By Paul Rincon
BBC News science reporter
The launch of Europe's first mission to Venus, due to have taken place next Wednesday, has been postponed.
The European Space Agency (Esa) has not yet announced a new date for the launch, only that it will be delayed by "several days".
The probe is to blast off aboard a Russian Soyuz rocket from Baikonur Cosmodrome in Kazakhstan.
It will slip into orbit around Venus next year, using science instruments to study the planet from space.
Esa said the delay had been prompted by the discovery that insulation from the rocket launcher had contaminated the Venus Express spacecraft.
"The satellite is contaminated, so they will have to dismantle and re-mount it again," a spokesperson for the space agency told the BBC News website.
Venus Express will also need to be cleaned up to remove any trace of the insulation.
The contaminating material could have come from the rocket's upper "Fregat" stage, which boosts Venus Express into its interplanetary flight trajectory, or from the fairings, which protect the spacecraft during launch.
The spacecraft will carry out the first global investigation of Venus' atmosphere, to shed light on how the planet evolved its hellish climate.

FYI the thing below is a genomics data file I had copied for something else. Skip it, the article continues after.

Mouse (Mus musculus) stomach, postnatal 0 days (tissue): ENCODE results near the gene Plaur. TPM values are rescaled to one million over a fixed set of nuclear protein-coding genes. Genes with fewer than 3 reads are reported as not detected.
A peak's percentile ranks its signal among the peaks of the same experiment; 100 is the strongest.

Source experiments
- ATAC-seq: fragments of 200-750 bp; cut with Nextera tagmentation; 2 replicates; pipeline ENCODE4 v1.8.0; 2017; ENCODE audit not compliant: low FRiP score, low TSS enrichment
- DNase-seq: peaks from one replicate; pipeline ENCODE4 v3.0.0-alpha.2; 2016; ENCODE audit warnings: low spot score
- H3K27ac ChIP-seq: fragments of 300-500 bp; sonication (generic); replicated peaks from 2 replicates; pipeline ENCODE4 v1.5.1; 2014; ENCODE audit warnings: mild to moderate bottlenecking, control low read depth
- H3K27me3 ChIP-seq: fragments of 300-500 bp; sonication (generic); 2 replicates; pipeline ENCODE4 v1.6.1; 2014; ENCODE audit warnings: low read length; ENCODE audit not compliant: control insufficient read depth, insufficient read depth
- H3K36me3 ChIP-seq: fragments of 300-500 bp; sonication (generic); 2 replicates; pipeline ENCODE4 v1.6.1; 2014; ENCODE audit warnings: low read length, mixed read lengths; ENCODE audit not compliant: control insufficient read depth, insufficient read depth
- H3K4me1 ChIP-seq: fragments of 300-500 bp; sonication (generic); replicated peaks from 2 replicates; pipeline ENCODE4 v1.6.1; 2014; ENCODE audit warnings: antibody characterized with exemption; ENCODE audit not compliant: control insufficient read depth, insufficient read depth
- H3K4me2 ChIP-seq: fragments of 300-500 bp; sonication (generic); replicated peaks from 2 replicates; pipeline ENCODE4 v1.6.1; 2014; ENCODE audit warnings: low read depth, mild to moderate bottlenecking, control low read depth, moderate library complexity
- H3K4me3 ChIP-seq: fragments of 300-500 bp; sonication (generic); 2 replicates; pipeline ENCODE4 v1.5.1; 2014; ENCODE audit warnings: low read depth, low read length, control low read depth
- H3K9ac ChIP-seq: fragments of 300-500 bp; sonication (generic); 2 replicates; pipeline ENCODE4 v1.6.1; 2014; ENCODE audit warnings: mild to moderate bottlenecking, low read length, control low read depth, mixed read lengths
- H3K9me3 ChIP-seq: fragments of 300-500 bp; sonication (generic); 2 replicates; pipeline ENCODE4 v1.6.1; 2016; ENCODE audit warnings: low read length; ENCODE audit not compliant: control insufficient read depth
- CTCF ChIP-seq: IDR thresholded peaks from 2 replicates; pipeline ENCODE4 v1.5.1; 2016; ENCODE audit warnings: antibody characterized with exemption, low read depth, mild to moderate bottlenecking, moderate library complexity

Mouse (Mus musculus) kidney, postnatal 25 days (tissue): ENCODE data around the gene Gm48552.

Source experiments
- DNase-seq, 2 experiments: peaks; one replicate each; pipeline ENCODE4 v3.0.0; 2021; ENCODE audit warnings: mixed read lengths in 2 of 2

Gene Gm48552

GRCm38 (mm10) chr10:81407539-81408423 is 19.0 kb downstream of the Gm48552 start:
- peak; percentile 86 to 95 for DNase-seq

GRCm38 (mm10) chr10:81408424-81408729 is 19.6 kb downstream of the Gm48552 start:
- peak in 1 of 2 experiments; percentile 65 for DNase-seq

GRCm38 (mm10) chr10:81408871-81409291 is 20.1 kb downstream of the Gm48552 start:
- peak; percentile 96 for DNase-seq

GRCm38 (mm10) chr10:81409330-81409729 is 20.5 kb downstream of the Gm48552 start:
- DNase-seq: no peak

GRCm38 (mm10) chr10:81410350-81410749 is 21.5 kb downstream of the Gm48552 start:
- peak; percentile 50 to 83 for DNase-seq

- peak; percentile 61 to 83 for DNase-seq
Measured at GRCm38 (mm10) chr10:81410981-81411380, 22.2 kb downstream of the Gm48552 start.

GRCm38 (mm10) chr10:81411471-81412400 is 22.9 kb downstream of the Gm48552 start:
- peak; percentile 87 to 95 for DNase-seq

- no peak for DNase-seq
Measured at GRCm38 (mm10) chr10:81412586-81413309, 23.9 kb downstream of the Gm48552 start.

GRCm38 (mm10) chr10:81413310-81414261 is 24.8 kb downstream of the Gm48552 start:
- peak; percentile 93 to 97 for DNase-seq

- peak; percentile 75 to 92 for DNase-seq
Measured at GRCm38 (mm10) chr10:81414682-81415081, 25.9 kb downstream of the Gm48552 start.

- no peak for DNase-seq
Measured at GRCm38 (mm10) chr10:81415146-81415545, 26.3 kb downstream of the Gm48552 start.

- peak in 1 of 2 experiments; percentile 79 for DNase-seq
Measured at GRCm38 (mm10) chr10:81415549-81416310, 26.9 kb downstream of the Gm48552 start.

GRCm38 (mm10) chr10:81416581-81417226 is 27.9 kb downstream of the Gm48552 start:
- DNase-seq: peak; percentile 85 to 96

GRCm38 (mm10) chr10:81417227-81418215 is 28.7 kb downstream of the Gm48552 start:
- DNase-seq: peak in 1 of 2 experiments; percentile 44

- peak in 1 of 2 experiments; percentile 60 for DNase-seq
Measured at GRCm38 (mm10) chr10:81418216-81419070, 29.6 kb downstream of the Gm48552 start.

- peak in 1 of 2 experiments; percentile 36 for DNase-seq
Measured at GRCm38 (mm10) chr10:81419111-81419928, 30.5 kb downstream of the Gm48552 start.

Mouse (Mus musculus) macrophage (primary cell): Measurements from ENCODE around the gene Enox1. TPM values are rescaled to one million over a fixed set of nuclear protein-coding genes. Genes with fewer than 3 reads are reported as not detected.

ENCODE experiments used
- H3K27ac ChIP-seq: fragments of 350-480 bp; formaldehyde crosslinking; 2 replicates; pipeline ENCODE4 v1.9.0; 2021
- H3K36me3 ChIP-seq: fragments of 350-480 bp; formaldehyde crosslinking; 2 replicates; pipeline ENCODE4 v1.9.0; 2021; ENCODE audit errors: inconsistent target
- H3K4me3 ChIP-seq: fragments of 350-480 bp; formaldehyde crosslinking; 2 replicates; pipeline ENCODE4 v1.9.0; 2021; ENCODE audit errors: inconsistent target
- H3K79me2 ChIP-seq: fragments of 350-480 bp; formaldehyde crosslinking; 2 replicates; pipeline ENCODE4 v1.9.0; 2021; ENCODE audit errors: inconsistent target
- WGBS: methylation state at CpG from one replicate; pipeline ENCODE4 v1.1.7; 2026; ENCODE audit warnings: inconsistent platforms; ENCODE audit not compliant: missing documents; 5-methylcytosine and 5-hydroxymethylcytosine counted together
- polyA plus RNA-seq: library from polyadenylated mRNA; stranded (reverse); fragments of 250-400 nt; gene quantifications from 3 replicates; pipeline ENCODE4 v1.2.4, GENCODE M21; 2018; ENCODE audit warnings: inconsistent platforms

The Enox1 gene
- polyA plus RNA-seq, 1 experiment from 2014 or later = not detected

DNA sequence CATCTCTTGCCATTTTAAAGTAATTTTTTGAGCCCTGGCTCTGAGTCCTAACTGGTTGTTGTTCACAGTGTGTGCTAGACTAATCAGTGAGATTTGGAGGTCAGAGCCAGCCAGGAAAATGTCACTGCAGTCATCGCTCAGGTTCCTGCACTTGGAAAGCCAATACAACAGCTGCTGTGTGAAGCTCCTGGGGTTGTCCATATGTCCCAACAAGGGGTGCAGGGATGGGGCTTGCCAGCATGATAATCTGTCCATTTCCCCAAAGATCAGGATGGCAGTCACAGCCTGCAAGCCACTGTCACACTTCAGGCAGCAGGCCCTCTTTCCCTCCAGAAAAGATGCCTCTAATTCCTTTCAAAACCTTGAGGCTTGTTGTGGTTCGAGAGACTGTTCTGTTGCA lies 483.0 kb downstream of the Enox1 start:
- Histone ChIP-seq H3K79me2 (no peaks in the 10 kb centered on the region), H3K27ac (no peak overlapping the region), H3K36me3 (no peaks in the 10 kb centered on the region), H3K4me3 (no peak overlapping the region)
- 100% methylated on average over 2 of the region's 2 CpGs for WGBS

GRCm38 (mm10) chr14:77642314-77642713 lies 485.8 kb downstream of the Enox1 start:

Composed chiefly of carbon dioxide, Venus' atmosphere generates intense greenhouse warming, whereby trapped solar radiation heats the surface of the planet to an average of temperature of 467C.
Experts think Venus could teach us more about how the Earth's climate will respond to the release of greenhouse gases resulting from human activities.
After separation of the Soyuz rocket's three lower stages, the upper "Fregat" stage with the orbiter mounted on top enters a sub-orbital trajectory.
After two burns, Fregat will launch the spacecraft into an escape trajectory that takes it directly to Venus.
In about five months, Venus Express will reach its target and enter an elliptical polar orbit around our nearest planetary neighbour.